Different scopes have different sets of rights that are available for an add-in to request. This section describes the sets of rights that are available for each scope. Also, it highlights the restrictions for SharePoint Add-ins that are sold through the Office Store.

Office Store apps' rights

Only Read, Write, and Manage rights are allowed for Office Store apps. If you try to submit an app to the Office Store that requires FullControl rights, your app is blocked from submission. Because the block is in the Office Store submission pipeline, apps that request more than Manage permissions can still be deployed through the add-in catalog.

Permission request scopes for list content and library content

Table 2 shows the permission request scope for list and library content. It also lists the rights that can be specified for each scope URI.

Note Note

The URIs used in Table 2 are literal values.

Table 2. SharePoint add-in permission scope URIs and available rights

Scope URI

Available Rights

http://sharepoint/content/sitecollection

Read, Write, Manage, FullControl

http://sharepoint/content/sitecollection/web

Read, Write, Manage, FullControl

http://sharepoint/content/sitecollection/web/list

Read, Write, Manage, FullControl

http://sharepoint/content/tenant

Read, Write, Manage, FullControl

The following code shows how you use permission scopes and rights in the AppManifest.xml file. In the first example, an add-in is asking for Write access to the list scope.

<?xml version="1.0" encoding="utf-8" ?>
<App xmlns="http://schemas.microsoft.com/sharepoint/2012/app/manifest"
     ProductID="{4a07f3bd-803d-45f2-a710-b9e944c3396e}"
     Version="1.0.0.0"
     SharePointMinVersion="15.0.0.0"
     Name="MySampleAddIn"
>
  <Properties>
    <Title>My Sample Add-in</Title>
    <StartPage>~remoteAppUrl/Home.aspx?{StandardTokens}</StartPage>
  </Properties>

  <AppPrincipal>
    <RemoteWebApplication ClientId="1ee82b34-7c1b-471b-b27e-ff272accd564" />
  </AppPrincipal>

  <AppPermissionRequests>
    <AppPermissionRequest Scope="http://sharepoint/content/sitecollection/web/list" Right="Write"/>
  </AppPermissionRequests>
</App>

The following code shows an add-in that is asking for Read access to the web scope and Write access to the list scope.

<?xml version="1.0" encoding="utf-8" ?>
<App xmlns="http://schemas.microsoft.com/sharepoint/2012/app/manifest"
     ProductID="{4a07f3bd-803d-45f2-a710-b9e944c3396e}"
     Version="1.0.0.0"
     SharePointMinVersion="15.0.0.0"
     Name="MySampleAddIn"
>
  <Properties>
    <Title>My Sample Add-in</Title>
    <StartPage>~remoteAppUrl/Home.aspx?{StandardTokens}</StartPage>
  </Properties>

  <AppPrincipal>
    <RemoteWebApplication ClientId="6daebfdd-6516-4506-a7a9-168862921986" />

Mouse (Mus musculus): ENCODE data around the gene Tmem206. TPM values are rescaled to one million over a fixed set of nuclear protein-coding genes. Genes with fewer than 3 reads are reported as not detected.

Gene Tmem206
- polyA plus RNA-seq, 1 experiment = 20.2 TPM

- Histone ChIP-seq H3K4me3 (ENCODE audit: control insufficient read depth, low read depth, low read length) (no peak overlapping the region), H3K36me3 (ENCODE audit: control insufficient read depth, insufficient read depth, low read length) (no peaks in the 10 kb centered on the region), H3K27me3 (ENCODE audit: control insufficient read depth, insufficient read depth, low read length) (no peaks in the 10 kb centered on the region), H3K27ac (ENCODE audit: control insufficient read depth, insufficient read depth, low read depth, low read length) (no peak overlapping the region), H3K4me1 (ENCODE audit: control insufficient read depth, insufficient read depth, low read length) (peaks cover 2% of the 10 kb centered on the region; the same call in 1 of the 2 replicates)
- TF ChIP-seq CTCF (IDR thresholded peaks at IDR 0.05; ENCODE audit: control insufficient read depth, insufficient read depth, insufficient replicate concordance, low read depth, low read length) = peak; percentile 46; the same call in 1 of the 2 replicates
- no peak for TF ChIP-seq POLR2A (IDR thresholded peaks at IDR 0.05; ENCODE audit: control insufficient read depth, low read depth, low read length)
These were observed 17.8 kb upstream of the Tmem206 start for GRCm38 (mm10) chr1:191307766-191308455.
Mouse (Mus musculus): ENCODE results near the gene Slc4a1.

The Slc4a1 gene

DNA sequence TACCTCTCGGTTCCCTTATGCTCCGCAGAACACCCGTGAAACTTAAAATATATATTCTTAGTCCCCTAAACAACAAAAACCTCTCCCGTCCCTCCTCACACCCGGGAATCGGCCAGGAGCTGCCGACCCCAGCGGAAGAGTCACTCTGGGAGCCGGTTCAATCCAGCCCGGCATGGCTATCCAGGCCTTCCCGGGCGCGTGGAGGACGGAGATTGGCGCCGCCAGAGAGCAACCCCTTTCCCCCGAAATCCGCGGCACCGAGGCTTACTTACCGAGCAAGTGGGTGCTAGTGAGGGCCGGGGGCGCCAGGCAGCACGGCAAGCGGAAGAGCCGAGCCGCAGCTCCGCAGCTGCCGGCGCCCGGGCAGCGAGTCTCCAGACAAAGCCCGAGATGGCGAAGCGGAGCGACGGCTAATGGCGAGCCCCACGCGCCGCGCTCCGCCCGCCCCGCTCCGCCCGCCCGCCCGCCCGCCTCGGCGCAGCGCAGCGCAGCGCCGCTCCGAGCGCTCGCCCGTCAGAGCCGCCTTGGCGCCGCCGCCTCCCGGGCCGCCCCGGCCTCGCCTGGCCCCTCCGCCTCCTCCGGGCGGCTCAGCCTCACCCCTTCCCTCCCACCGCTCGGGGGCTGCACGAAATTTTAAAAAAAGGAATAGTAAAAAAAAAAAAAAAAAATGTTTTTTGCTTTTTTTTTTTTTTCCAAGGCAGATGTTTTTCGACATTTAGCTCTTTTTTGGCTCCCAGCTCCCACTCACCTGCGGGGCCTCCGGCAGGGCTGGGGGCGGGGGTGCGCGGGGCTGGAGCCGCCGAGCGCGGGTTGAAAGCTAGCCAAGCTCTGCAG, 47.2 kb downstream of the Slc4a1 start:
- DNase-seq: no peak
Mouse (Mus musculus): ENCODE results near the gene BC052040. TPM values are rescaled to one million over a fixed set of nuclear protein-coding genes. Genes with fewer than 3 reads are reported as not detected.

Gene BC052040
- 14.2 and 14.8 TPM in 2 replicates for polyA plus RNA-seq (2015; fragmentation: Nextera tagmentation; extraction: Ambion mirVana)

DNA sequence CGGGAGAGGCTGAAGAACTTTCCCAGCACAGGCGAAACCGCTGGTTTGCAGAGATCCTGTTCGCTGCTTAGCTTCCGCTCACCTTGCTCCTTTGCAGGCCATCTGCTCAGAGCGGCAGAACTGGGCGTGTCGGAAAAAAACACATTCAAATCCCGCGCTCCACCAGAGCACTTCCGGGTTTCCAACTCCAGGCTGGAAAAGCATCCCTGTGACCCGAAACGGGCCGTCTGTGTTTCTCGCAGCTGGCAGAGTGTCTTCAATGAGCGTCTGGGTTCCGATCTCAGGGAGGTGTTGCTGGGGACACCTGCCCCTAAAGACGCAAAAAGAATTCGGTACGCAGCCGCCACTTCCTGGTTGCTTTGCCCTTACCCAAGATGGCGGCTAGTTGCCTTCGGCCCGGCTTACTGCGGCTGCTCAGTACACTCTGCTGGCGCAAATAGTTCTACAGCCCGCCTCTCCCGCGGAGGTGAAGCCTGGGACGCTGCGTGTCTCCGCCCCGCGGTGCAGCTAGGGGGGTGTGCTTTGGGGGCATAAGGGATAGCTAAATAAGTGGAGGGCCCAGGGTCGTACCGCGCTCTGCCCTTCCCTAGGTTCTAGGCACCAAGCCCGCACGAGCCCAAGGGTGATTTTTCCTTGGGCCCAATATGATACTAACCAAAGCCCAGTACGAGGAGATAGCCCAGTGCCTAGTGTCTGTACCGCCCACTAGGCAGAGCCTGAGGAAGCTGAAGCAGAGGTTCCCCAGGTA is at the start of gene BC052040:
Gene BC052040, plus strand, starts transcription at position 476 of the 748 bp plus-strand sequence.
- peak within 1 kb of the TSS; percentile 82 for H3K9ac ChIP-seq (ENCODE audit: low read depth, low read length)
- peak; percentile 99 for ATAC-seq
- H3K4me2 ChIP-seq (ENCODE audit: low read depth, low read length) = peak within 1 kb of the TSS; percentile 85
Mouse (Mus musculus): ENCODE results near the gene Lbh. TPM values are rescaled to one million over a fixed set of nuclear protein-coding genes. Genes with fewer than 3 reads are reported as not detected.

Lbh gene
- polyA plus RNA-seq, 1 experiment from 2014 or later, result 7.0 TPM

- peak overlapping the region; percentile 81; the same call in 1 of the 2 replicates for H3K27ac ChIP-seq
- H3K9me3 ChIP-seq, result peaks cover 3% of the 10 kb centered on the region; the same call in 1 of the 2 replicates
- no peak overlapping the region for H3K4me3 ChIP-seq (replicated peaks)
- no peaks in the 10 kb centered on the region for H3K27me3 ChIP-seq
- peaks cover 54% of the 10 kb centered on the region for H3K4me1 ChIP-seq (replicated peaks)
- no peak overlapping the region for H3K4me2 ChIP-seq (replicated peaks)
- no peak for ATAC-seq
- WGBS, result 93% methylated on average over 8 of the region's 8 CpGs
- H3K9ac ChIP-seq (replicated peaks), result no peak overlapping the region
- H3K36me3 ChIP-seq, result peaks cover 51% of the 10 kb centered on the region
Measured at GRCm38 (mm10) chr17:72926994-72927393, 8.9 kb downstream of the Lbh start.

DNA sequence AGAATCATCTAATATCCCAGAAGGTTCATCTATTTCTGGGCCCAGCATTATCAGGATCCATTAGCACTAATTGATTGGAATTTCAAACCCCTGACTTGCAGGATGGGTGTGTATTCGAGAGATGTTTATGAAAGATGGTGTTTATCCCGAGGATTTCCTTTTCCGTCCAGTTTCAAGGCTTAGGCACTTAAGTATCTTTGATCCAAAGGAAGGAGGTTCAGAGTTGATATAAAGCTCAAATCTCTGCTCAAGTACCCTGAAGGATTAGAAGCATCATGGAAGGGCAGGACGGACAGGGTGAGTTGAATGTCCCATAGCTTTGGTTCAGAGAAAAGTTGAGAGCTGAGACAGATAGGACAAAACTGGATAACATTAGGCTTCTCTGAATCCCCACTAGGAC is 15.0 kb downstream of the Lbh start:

</AppPrincipal>

  <AppPermissionRequests>
    <AppPermissionRequest Scope="http://sharepoint/content/sitecollection/web" Right="Read"/>
    <AppPermissionRequest Scope="http://sharepoint/content/sitecollection/web/list" Right="Write"/>
  </AppPermissionRequests>
</App>

Permission request scopes for other SharePoint features

The permission request scope for other SharePoint features are listed in the following tables.

Note Note

The URIs used in the tables are literal values.

Table 3 shows the permission request scope for Business Connectivity Services (BCS) . It also lists the rights that can be specified for that scope URI.

Table 3. BCS add-in permission request scope URIs and available rights

Scope URI

Available Rights

http://sharepoint/bcs/connection

Read

Note Note

For more information about the BCS add-in permission request scope, see Business Connectivity Services in SharePoint 2013.

Table 4 shows the permission request scope for Search. It also lists the rights that can be specified for that scope URI.

Table 4. Search add-in permission request scope URIs and available rights

Scope URI

Available Rights

http://sharepoint/search

QueryAsUserIgnoreAppPrincipal

Note Note

For more information about the Search add-in permission request scope, see Search in SharePoint 2013.

Table 5 shows the permission request scope for Project Server 2013. It also lists the rights that can be specified for each scope URI.

Note Note

An add-in that uses Project Server 2013 features and services should be tested in an environment that has the required Project Server features and services. The Project Server 2013 permission provider assembly that knows about Project Server 2013 permission scopes is not installed by default with SharePoint Server. For more information, see the Project Server 2013 developer documentation.

Table 5. Project Server add-in permission request scope URIs and available rights

Scope

Available Rights

http://sharepoint/projectserver

Manage

http://sharepoint/projectserver/projects

Read, Write

http://sharepoint/projectserver/projects/project

Read, Write